This Debt To Income Ratio calculator estimates your debt to income ratio (DTI) by considering your gross monthly income and all of your current debts no matter of their type. There is more info on how to estimate your affordability to take another loan below the form.

Recurring monthly mortgage:
Other recurring monthly debts:
Monthly taxes expenses:
Monthly insurance expenses:
Gross monthly income:*

How does the Debt To Income Ratio Calculator work?

When trying to determine how much will lenders allow you to borrow in case you already have some loans such a financial tool may come in handy as it allows to quickly figure out your position in the eye of a creditor. The algorithm behind this Debt To Income Ratio calculator takes account of the following variables that should be provided:

  • Recurring monthly mortgage (RMMP) payment in case you already run such a loan;
  • Other recurring monthly debts (ORMD) if applicable (personal loans, credit card balance, unsecured loans);
  • Monthly taxes expenses value (MTEX) (e.g. property tax);
  • Monthly insurance expenses (MIEX) (e.g. homeowners insurance, PMI on the existing mortgage);
  • Gross monthly income (GMIN).

The formula used in this case is:


The interpretation of the DTI levels

The debt to income ratio is a figure that demonstrates an individual's ability to repay its monthly debts entirely and in due time. That is why every creditor looks at your debt to income level to see whether you may qualify for new loan or not and if so which is the risk for a default in your case. Thus this indicator is a primary one and here’s the interpretation of its levels:

  • DTI between 0 – 36 % is considered as acceptable - not risky.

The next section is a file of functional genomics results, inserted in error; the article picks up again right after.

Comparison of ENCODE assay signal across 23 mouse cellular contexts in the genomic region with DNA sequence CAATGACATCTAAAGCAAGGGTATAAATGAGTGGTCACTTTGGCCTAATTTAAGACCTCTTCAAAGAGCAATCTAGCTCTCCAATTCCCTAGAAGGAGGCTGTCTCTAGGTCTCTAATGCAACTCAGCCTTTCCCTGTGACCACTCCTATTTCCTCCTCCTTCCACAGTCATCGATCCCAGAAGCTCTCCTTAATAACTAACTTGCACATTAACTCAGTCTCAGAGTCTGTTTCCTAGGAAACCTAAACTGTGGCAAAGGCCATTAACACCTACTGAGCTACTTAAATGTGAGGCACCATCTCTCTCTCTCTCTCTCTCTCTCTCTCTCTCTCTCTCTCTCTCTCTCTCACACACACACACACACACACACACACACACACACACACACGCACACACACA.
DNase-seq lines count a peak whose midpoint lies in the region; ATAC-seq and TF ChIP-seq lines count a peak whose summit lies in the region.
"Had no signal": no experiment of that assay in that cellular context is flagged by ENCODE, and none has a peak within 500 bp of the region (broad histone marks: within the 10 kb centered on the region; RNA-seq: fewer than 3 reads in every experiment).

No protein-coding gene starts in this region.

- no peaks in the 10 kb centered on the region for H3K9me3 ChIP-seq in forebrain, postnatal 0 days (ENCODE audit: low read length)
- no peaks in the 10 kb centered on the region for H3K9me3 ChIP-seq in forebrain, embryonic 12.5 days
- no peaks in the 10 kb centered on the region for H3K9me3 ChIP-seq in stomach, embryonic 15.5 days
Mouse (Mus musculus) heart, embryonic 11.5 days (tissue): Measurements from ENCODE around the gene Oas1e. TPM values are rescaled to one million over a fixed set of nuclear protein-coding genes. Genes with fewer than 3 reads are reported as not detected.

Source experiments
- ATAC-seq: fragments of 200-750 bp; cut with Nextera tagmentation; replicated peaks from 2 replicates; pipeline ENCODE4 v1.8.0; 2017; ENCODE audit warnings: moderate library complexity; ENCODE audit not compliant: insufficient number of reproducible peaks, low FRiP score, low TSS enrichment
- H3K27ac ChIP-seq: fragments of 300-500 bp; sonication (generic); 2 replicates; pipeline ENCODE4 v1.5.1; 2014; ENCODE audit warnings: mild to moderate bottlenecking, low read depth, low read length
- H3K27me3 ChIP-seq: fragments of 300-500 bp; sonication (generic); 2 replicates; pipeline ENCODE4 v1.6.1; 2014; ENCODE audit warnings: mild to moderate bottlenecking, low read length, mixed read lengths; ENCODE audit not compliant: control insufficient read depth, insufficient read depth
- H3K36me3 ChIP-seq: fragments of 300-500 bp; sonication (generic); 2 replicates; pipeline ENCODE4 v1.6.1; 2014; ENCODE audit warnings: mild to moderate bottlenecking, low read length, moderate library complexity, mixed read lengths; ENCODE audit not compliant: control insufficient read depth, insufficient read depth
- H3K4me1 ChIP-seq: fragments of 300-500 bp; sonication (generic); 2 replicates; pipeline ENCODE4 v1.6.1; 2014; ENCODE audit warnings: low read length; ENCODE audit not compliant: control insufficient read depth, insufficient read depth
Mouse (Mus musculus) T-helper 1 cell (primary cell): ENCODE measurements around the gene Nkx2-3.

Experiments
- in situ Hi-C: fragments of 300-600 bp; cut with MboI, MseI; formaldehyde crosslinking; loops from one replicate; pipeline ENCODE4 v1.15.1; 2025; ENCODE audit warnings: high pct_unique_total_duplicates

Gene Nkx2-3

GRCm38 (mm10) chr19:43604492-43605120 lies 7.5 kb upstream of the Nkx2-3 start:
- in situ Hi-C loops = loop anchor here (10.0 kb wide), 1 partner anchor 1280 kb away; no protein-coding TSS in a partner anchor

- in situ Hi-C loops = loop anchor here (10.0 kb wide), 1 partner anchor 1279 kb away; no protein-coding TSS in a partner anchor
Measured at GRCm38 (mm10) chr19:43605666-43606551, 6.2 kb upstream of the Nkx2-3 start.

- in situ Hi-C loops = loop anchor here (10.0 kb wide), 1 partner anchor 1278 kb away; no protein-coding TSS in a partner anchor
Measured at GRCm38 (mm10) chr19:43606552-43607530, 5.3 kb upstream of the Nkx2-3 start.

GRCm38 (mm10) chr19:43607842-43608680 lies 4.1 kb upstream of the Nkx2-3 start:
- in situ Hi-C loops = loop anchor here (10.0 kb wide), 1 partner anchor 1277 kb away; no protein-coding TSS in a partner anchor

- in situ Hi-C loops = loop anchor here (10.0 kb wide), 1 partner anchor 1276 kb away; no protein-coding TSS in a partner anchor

• DTI between 37 – 40% is an above acceptable level – low risk.
  • DTI between 41 – 47% is an upper limit level – increased risk.
  • Over 48% is unadvised level while is considered to be very high risk.

Example of a calculation

Let’s assume that someone has the following situation and check his financial position:

  • Current monthly mortgage payment of $1,000
  • Other monthly debts of $250
  • Monthly property tax he pays is $200
  • Gross annual income is $42,000 which means that monthly he earns in average $3,500


Your Debt to income ratio = 41.43%

Usually lenders prefer a 36% debt-to-income ratio, with no more than 28% of that debt allocated for the house mortgage. Therefore a debt-to-income ratio of 37-40% is often perceived as an upper limit, despite the fact that some lenders would be able to manage even a higher debt to income ratio.

What you should take into consideration is that a higher number of people are in the 41-49% range, that suggests a higher financial risk. Financial advisors also agree that a debt-to-income ratio above 50% is even riskier. Ideally the debt to income ratio should be as low as possible and heading for 0%.

So try to go for lower ratios in order not to put yourself at risk from unexpected changes to your income or other debts.

13 Mar, 2015